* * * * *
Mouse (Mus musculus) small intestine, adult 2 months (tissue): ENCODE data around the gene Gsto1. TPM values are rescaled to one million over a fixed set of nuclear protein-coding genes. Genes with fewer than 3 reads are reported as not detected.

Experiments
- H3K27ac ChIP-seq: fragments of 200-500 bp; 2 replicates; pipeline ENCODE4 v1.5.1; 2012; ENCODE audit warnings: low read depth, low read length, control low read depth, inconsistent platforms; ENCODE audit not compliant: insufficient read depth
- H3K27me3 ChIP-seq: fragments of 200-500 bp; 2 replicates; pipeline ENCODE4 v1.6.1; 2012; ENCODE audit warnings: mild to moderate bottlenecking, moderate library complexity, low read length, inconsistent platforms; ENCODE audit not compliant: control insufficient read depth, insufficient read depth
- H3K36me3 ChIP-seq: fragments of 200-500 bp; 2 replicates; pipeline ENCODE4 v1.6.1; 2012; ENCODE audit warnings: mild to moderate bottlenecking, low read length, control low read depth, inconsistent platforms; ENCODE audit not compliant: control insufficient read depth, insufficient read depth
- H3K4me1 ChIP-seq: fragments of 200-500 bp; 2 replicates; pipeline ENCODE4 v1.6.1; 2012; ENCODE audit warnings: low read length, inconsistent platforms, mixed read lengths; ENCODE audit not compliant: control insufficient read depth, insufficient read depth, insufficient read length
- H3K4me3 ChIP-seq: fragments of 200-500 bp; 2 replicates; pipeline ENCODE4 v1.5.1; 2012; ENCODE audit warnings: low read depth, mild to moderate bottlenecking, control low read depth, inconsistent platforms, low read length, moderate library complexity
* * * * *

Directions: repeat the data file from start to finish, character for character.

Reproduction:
Mouse (Mus musculus) small intestine, adult 2 months (tissue): ENCODE data around the gene Gsto1. TPM values are rescaled to one million over a fixed set of nuclear protein-coding genes. Genes with fewer than 3 reads are reported as not detected.

Experiments
- H3K27ac ChIP-seq: fragments of 200-500 bp; 2 replicates; pipeline ENCODE4 v1.5.1; 2012; ENCODE audit warnings: low read depth, low read length, control low read depth, inconsistent platforms; ENCODE audit not compliant: insufficient read depth
- H3K27me3 ChIP-seq: fragments of 200-500 bp; 2 replicates; pipeline ENCODE4 v1.6.1; 2012; ENCODE audit warnings: mild to moderate bottlenecking, moderate library complexity, low read length, inconsistent platforms; ENCODE audit not compliant: control insufficient read depth, insufficient read depth
- H3K36me3 ChIP-seq: fragments of 200-500 bp; 2 replicates; pipeline ENCODE4 v1.6.1; 2012; ENCODE audit warnings: mild to moderate bottlenecking, low read length, control low read depth, inconsistent platforms; ENCODE audit not compliant: control insufficient read depth, insufficient read depth
- H3K4me1 ChIP-seq: fragments of 200-500 bp; 2 replicates; pipeline ENCODE4 v1.6.1; 2012; ENCODE audit warnings: low read length, inconsistent platforms, mixed read lengths; ENCODE audit not compliant: control insufficient read depth, insufficient read depth, insufficient read length
- H3K4me3 ChIP-seq: fragments of 200-500 bp; 2 replicates; pipeline ENCODE4 v1.5.1; 2012; ENCODE audit warnings: low read depth, mild to moderate bottlenecking, control low read depth, inconsistent platforms, low read length, moderate library complexity